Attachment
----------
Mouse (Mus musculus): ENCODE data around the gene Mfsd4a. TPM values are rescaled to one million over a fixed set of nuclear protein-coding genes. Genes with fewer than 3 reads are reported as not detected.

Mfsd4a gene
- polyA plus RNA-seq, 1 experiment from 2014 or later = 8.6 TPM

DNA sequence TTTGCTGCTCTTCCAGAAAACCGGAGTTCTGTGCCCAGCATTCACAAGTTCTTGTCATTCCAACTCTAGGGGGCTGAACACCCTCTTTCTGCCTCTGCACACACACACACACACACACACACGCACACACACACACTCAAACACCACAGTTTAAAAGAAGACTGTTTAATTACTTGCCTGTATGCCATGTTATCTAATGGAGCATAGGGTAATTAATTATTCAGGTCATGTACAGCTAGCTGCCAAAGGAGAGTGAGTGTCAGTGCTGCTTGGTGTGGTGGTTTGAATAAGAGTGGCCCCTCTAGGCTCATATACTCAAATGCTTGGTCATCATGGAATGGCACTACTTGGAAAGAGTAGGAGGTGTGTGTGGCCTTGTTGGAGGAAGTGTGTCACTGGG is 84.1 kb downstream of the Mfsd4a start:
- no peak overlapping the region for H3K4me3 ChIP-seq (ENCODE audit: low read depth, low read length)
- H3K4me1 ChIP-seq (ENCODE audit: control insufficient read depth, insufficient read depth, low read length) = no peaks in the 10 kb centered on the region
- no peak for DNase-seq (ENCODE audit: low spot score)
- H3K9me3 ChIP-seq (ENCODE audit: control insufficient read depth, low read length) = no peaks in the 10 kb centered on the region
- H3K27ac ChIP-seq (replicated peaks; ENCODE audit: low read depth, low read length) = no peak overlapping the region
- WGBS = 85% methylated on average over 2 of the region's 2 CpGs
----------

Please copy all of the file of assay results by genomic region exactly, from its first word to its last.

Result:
Mouse (Mus musculus): ENCODE data around the gene Mfsd4a. TPM values are rescaled to one million over a fixed set of nuclear protein-coding genes. Genes with fewer than 3 reads are reported as not detected.

Mfsd4a gene
- polyA plus RNA-seq, 1 experiment from 2014 or later = 8.6 TPM

DNA sequence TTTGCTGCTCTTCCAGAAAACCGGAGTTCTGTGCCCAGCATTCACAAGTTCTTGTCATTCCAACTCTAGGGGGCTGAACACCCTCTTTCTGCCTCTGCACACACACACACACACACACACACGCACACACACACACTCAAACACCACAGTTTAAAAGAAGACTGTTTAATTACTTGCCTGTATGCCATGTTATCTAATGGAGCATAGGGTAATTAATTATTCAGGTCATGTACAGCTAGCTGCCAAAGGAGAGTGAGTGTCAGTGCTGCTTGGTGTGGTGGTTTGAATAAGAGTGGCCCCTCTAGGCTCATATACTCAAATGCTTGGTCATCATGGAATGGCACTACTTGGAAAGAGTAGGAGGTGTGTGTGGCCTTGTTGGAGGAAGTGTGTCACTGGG is 84.1 kb downstream of the Mfsd4a start:
- no peak overlapping the region for H3K4me3 ChIP-seq (ENCODE audit: low read depth, low read length)
- H3K4me1 ChIP-seq (ENCODE audit: control insufficient read depth, insufficient read depth, low read length) = no peaks in the 10 kb centered on the region
- no peak for DNase-seq (ENCODE audit: low spot score)
- H3K9me3 ChIP-seq (ENCODE audit: control insufficient read depth, low read length) = no peaks in the 10 kb centered on the region
- H3K27ac ChIP-seq (replicated peaks; ENCODE audit: low read depth, low read length) = no peak overlapping the region
- WGBS = 85% methylated on average over 2 of the region's 2 CpGs